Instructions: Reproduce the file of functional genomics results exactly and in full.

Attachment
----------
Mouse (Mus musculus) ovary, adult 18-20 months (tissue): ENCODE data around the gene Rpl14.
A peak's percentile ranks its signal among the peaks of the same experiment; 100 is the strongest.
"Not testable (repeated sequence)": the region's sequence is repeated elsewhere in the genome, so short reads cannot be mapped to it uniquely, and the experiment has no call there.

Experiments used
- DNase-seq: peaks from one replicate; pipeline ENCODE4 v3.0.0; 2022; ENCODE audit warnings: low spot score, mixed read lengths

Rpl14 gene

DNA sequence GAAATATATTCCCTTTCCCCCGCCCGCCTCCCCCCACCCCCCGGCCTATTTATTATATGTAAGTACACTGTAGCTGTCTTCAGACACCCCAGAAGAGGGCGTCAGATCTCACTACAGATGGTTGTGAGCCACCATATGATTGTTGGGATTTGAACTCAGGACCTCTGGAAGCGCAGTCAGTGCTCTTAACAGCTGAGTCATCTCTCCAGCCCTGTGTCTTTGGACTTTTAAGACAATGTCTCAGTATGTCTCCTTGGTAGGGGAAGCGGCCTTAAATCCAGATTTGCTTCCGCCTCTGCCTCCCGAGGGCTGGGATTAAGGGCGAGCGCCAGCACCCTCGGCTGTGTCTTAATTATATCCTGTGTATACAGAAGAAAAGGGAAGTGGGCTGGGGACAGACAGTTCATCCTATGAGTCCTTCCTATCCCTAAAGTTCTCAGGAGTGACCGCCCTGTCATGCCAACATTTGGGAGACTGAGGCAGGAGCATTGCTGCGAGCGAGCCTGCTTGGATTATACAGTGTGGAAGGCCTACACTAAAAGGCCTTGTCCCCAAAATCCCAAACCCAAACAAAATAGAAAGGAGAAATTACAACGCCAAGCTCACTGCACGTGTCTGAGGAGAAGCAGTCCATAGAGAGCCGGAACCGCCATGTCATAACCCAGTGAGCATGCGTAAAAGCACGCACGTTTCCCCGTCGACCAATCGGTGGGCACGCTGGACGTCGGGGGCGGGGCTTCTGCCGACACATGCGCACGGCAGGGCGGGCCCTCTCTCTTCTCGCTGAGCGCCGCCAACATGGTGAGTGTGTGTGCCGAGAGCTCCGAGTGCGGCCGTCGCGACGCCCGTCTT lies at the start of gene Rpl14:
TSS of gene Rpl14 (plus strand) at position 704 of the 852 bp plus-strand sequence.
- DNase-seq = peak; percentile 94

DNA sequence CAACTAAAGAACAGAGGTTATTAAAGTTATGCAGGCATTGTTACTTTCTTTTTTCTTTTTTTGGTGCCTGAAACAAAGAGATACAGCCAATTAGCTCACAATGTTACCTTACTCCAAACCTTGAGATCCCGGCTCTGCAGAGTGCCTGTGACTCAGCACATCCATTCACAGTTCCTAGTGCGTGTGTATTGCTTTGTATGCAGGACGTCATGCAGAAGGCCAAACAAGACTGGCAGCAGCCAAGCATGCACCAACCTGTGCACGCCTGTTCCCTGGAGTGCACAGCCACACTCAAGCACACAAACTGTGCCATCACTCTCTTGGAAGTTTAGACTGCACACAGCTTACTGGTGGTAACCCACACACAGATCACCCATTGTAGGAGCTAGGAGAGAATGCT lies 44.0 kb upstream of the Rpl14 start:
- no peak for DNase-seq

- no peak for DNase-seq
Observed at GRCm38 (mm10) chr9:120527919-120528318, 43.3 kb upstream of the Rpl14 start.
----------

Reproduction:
Mouse (Mus musculus) ovary, adult 18-20 months (tissue): ENCODE data around the gene Rpl14.
A peak's percentile ranks its signal among the peaks of the same experiment; 100 is the strongest.
"Not testable (repeated sequence)": the region's sequence is repeated elsewhere in the genome, so short reads cannot be mapped to it uniquely, and the experiment has no call there.

Experiments used
- DNase-seq: peaks from one replicate; pipeline ENCODE4 v3.0.0; 2022; ENCODE audit warnings: low spot score, mixed read lengths

Rpl14 gene

DNA sequence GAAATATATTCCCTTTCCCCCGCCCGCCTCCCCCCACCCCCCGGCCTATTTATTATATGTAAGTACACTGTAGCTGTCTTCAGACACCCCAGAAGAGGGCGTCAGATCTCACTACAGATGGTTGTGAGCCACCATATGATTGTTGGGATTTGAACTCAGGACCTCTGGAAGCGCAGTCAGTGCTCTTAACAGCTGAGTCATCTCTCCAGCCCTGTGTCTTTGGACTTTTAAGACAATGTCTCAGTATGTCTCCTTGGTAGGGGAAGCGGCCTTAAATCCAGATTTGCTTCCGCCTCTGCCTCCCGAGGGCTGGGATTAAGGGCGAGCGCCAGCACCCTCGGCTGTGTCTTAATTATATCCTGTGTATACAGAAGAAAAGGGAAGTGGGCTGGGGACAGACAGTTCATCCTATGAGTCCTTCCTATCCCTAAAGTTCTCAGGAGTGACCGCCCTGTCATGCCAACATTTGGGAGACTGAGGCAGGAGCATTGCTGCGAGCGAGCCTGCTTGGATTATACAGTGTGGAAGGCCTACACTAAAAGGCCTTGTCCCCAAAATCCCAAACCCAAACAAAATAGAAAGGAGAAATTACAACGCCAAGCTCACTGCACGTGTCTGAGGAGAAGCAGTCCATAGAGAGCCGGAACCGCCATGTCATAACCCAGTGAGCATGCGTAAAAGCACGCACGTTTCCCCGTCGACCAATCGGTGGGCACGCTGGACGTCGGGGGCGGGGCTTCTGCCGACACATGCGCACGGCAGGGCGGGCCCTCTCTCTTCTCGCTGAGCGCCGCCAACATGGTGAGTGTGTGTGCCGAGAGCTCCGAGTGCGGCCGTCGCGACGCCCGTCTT lies at the start of gene Rpl14:
TSS of gene Rpl14 (plus strand) at position 704 of the 852 bp plus-strand sequence.
- DNase-seq = peak; percentile 94

DNA sequence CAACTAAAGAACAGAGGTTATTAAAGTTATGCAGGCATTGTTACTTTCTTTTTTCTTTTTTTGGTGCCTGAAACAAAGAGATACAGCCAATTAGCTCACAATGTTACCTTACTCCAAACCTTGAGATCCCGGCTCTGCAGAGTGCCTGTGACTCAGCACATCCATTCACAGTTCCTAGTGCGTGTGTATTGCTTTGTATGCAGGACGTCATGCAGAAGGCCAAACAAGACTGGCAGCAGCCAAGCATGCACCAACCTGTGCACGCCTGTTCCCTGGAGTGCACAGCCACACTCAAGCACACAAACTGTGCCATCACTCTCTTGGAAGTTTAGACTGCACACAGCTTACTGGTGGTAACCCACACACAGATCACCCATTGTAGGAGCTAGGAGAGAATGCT lies 44.0 kb upstream of the Rpl14 start:
- no peak for DNase-seq

- no peak for DNase-seq
Observed at GRCm38 (mm10) chr9:120527919-120528318, 43.3 kb upstream of the Rpl14 start.